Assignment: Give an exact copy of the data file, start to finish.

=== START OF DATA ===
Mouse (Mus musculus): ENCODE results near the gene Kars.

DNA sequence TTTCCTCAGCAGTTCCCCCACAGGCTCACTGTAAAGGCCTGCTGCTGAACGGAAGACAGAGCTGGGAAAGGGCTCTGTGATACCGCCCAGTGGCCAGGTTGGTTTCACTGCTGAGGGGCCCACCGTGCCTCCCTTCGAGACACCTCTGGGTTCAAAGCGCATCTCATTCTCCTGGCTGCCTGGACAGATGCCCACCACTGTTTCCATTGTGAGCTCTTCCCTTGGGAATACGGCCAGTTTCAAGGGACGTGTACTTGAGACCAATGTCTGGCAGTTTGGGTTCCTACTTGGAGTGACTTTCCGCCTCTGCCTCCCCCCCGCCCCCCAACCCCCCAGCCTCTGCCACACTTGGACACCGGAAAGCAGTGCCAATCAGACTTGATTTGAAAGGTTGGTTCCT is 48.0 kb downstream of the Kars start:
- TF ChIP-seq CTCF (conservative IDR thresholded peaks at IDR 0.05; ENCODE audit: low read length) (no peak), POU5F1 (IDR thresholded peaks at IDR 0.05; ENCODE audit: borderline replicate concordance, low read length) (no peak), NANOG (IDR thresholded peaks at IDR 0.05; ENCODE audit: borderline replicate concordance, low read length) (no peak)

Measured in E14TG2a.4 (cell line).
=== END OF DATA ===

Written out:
Mouse (Mus musculus): ENCODE results near the gene Kars.

DNA sequence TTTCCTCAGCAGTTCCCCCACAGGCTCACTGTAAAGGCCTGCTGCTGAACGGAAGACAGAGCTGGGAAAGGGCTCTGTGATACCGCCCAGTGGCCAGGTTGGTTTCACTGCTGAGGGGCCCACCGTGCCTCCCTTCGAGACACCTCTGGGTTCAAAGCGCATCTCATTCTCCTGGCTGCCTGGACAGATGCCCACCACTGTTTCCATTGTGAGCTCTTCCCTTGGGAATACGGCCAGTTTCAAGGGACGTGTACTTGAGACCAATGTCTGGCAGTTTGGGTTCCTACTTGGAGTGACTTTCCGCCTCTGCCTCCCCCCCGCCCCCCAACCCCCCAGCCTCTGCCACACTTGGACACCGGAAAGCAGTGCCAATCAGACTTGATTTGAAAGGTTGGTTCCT is 48.0 kb downstream of the Kars start:
- TF ChIP-seq CTCF (conservative IDR thresholded peaks at IDR 0.05; ENCODE audit: low read length) (no peak), POU5F1 (IDR thresholded peaks at IDR 0.05; ENCODE audit: borderline replicate concordance, low read length) (no peak), NANOG (IDR thresholded peaks at IDR 0.05; ENCODE audit: borderline replicate concordance, low read length) (no peak)

Measured in E14TG2a.4 (cell line).